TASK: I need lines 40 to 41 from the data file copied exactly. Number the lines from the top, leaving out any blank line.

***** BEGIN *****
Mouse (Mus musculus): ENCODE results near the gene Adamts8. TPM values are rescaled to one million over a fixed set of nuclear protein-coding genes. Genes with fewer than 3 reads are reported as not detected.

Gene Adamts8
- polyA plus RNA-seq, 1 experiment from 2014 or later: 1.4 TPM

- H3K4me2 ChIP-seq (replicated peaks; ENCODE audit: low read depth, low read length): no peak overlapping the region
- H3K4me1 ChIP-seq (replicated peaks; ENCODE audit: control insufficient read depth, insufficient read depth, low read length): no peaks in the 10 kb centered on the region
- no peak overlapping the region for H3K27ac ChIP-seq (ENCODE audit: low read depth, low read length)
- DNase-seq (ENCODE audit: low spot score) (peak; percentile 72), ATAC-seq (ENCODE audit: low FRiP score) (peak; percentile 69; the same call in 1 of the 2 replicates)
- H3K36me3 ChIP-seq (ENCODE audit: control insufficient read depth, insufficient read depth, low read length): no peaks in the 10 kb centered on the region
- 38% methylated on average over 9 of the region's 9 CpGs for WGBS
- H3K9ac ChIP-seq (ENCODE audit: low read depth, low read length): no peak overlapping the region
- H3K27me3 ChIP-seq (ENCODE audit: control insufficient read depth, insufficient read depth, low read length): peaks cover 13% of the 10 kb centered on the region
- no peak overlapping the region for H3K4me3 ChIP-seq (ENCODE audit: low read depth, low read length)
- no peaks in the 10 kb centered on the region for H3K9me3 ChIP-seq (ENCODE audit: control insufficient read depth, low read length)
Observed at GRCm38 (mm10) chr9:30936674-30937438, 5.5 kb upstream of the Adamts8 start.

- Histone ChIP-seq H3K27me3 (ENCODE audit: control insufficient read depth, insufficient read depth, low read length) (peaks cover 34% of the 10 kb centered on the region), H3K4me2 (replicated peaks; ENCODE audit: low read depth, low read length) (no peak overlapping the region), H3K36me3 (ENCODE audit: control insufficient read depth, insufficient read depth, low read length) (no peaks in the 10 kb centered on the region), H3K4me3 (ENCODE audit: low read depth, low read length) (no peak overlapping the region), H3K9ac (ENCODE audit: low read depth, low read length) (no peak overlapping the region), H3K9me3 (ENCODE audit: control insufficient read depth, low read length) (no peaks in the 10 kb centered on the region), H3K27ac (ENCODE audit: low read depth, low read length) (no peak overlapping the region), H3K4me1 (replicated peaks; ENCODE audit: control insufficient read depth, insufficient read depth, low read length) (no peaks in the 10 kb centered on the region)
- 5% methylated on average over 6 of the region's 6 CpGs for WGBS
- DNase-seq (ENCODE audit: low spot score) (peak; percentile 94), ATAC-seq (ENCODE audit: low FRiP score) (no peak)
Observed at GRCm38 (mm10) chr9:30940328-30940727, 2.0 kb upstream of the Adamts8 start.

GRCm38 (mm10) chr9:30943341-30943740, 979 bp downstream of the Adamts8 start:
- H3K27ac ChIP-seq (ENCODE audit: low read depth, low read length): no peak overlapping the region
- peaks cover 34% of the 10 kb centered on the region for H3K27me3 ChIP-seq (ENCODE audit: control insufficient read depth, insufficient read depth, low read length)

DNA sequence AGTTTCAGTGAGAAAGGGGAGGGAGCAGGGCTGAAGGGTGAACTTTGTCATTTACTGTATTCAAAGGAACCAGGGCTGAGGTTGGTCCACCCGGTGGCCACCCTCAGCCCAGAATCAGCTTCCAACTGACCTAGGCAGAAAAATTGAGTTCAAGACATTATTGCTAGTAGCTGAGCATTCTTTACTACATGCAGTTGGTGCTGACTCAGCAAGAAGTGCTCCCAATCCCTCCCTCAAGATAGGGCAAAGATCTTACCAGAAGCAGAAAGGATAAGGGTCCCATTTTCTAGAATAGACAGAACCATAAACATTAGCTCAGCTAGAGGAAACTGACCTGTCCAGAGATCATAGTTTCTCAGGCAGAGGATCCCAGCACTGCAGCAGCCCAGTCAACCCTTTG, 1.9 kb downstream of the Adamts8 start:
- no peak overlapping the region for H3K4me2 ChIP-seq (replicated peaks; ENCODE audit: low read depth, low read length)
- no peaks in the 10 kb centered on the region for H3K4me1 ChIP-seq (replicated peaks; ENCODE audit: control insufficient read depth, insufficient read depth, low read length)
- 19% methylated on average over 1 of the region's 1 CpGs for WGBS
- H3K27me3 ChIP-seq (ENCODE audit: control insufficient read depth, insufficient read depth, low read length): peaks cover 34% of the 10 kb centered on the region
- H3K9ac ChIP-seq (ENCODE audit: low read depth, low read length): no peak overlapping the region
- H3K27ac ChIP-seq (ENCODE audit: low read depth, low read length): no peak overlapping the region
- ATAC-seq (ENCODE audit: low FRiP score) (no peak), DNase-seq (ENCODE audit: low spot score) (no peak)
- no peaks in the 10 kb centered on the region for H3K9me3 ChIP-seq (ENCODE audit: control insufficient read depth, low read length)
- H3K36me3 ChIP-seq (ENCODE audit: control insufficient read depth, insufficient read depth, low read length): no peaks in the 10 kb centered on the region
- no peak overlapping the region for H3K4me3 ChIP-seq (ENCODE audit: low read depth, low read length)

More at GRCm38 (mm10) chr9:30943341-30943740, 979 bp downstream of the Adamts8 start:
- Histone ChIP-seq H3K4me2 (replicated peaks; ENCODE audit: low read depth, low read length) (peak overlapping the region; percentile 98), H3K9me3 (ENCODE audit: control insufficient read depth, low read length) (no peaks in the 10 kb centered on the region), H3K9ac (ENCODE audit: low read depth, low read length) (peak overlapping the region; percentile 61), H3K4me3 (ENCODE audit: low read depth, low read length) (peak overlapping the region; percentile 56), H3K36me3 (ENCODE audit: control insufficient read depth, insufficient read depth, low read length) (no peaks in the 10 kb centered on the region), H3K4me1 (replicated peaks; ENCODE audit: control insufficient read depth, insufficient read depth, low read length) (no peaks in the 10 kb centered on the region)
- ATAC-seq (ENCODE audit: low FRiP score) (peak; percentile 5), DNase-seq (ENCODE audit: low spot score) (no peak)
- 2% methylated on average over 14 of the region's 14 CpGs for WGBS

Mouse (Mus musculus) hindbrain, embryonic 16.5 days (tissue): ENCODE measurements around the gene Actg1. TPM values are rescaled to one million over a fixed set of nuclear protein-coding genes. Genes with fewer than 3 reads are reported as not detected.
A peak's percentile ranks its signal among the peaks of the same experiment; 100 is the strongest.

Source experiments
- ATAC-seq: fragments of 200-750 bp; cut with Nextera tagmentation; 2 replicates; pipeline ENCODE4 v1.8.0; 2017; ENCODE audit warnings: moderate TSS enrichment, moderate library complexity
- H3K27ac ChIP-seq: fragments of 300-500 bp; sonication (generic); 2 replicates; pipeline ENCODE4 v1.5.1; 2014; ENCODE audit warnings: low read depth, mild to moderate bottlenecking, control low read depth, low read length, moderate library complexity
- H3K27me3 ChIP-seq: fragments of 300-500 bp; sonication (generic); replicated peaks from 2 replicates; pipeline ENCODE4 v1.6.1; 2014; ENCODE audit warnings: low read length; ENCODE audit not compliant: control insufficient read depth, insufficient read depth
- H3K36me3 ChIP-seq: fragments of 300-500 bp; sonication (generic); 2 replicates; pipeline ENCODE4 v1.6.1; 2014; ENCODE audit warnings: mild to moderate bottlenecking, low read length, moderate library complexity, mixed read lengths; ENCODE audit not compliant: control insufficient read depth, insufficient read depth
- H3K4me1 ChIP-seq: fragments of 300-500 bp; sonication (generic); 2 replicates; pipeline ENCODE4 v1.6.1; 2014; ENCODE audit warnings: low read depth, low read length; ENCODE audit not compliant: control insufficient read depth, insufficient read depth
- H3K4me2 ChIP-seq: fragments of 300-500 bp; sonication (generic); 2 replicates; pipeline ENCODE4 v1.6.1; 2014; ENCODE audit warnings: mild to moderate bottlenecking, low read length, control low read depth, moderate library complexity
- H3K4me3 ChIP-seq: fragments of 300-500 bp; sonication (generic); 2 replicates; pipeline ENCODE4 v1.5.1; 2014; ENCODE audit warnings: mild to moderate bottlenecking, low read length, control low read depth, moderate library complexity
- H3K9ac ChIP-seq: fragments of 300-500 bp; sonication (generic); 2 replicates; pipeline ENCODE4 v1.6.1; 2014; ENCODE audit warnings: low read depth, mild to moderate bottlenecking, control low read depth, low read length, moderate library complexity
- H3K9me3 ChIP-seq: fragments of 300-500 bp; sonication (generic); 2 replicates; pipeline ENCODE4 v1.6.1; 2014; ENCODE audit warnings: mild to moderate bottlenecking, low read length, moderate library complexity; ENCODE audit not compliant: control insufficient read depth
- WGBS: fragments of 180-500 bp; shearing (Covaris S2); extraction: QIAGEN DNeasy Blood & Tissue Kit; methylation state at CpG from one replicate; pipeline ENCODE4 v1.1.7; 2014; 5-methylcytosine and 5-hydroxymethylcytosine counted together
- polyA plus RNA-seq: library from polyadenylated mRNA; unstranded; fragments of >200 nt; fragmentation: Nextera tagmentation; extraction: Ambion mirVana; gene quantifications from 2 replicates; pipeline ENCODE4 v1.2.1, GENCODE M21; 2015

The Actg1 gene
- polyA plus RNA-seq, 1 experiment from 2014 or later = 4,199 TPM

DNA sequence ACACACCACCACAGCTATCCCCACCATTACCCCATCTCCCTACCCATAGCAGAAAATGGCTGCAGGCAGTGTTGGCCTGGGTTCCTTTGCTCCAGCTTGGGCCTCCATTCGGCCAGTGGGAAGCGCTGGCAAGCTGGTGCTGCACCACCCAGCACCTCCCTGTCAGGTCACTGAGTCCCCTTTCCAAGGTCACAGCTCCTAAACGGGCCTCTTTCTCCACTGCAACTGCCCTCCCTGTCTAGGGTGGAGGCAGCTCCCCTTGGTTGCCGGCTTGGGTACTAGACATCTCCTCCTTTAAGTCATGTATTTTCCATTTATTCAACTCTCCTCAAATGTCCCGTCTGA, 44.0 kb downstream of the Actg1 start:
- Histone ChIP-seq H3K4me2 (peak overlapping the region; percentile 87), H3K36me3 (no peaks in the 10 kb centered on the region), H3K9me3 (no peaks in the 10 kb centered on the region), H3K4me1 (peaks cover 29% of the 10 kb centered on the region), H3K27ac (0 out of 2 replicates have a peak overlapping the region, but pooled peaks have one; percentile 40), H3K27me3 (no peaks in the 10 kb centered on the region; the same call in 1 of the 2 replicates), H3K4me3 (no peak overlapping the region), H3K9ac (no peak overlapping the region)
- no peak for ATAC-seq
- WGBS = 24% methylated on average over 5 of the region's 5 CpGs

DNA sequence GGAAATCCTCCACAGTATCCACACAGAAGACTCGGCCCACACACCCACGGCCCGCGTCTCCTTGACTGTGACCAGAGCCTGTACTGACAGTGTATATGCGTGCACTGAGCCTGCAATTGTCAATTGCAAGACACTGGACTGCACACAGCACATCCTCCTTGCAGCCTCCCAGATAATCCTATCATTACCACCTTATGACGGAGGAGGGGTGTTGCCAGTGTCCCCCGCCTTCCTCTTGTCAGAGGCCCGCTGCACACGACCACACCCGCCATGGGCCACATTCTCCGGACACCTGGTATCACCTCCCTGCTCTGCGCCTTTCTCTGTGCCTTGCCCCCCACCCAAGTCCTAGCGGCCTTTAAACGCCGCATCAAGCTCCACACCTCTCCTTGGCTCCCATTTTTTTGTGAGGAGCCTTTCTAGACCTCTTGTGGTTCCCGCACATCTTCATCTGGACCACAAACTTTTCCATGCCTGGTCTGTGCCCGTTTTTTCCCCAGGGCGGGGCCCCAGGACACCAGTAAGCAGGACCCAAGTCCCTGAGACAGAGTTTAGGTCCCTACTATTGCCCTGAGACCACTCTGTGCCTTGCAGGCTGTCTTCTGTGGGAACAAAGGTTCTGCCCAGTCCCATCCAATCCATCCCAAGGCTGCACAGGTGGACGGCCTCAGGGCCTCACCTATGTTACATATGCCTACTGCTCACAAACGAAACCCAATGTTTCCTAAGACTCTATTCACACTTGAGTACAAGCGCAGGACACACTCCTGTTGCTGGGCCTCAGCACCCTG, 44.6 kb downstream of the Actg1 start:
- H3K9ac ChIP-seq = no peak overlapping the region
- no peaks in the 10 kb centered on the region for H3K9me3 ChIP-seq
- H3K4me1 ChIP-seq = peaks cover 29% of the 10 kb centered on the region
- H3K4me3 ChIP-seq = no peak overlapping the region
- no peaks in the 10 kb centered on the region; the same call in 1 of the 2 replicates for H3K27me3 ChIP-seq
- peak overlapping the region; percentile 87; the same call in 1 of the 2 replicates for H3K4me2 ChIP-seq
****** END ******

- ATAC-seq: fragments of 200-750 bp; cut with Nextera tagmentation; 2 replicates; pipeline ENCODE4 v1.8.0; 2017; ENCODE audit warnings: moderate TSS enrichment, moderate library complexity
- H3K27ac ChIP-seq: fragments of 300-500 bp; sonication (generic); 2 replicates; pipeline ENCODE4 v1.5.1; 2014; ENCODE audit warnings: low read depth, mild to moderate bottlenecking, control low read depth, low read length, moderate library complexity